Certainly they should, but not necessarily for EF4s or EF5s (which would be considered as extremely low probability but high to very high impact events).
In my view, insurers should be more concerned about a strike from a well-placed lesser tornado which, statistically, is more likely and which could have fairly serious consequences. Such an event could be of particular concern to a small local/regional writer that may have concentration issues in a given area and a cat reinsurance program that may not be up to the job.
What needs to be reinforced here is that you do not need an EF4 or EF5 to incur total losses of homes and other structures. As was illustrated in Vaughan, Ontario in August 2009 (where two F2s struck, one in Woodbridge and one in Maple) and Angus, Ontario in June 2014 (also an EF2), all you require for a total loss is to lose the roof. When this happens, the home loses it’s structural integrity and must be razed and rebuilt.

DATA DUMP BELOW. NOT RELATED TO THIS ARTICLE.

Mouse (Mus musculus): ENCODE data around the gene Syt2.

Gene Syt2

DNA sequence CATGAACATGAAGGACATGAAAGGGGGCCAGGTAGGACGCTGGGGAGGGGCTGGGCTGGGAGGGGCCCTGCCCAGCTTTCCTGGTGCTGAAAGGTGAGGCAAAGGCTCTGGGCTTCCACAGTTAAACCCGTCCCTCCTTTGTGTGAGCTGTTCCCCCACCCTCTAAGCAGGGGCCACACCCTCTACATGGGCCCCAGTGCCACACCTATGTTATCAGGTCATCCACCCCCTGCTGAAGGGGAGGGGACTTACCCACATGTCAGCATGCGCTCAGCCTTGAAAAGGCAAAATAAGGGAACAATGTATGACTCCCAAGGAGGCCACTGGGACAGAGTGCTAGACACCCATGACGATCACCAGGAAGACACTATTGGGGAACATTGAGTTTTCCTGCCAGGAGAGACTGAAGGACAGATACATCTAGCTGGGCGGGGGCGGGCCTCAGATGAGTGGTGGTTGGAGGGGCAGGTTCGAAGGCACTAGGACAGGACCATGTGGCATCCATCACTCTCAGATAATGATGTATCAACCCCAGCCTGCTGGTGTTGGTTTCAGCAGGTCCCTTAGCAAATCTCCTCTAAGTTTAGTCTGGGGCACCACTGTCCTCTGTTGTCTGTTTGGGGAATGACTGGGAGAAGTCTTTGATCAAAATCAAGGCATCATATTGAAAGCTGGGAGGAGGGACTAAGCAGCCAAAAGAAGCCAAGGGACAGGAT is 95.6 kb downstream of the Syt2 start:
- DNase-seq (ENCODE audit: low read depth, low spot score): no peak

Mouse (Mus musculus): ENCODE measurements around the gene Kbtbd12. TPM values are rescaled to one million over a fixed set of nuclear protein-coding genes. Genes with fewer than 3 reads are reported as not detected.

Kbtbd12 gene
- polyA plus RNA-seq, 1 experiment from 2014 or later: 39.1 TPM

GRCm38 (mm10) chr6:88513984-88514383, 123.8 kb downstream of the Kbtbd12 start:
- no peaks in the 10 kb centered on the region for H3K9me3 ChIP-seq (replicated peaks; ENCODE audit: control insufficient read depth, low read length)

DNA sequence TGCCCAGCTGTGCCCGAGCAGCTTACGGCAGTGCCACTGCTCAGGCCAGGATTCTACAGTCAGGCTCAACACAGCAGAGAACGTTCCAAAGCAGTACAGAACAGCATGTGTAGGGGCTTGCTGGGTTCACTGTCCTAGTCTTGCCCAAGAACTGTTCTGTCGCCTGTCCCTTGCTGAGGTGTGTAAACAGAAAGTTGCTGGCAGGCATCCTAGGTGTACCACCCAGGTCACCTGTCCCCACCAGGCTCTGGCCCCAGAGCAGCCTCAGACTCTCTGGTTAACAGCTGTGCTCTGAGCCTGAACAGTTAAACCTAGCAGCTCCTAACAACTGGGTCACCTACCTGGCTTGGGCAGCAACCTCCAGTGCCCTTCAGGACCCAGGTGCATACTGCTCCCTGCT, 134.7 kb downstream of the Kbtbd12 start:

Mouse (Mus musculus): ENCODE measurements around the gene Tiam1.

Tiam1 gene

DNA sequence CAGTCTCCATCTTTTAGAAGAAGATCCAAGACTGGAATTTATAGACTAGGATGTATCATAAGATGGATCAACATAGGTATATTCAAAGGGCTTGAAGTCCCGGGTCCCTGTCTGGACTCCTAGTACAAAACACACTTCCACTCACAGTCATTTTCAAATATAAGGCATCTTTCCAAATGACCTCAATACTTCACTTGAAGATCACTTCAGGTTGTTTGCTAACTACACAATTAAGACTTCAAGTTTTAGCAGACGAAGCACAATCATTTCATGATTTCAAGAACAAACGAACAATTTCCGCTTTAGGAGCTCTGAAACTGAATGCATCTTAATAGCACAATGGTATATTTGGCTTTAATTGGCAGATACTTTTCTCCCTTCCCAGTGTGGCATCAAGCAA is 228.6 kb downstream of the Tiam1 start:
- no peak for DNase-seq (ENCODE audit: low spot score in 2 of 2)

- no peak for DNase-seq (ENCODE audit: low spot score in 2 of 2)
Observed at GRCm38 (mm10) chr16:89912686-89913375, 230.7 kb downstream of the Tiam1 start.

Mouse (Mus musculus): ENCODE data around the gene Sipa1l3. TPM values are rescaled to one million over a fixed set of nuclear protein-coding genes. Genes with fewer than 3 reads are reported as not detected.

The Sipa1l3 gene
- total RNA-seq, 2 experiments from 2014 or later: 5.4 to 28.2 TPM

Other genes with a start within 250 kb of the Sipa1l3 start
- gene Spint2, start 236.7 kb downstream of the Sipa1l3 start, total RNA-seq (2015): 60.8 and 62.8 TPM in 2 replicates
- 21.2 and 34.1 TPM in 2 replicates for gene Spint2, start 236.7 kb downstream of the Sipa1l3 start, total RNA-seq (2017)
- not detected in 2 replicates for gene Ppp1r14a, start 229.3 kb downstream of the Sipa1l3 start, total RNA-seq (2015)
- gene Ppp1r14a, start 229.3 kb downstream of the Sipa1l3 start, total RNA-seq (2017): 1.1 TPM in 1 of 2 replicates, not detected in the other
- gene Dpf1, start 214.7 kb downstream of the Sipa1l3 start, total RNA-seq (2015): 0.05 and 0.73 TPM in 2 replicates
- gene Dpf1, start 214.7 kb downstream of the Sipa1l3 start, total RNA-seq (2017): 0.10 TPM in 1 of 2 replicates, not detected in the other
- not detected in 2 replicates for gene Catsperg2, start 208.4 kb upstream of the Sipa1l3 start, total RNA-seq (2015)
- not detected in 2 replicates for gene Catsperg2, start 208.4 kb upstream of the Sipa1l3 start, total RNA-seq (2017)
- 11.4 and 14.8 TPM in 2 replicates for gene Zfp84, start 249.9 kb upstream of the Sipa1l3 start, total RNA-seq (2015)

Of the roughly 500 homes damaged in the pair of Vaughan tornadoes about 25 had to be bulldozed. In Angus, ten of 100 homes had to be razed due to roof loss. A roof torn from a house is a good as the entire home being wiped from its foundation. There are no degrees of death.
It is important to note that the age of a structure, lack of maintenance and poor building practices can magnify damage (several construction deficiencies were discovered in the Angus homes, for example). Therefore, it is common to get EF3 or EF4 damage from an EF1 or EF2 storm, for example.
Further, an EF2 or EF3 wedge tornado will have a substantially wider damage track than an equal or stronger rope tornado.
So while insurers must always be cognizant of the potential for extremely low probability/high impact events and plan for their eventuality, they cannot and should not lose site of the fact that a lesser event with a higher probability of occurrence but lower impact could, in some circumstances, be almost as painful.
* Up until the 2012 tornado season, Environment Canada used the Fujita Scale to measure tornadoes. It switched to the Enhanced Fujita Scale on April 1, 2013. The new scale is considered to be a more modern and improved version of the original Fujita Scale. The U.S. has been using the EF scale since 2007. The April 18, 2013 tornado in Shelburne, Ontario was the first Canadian twister to be measured under the new system.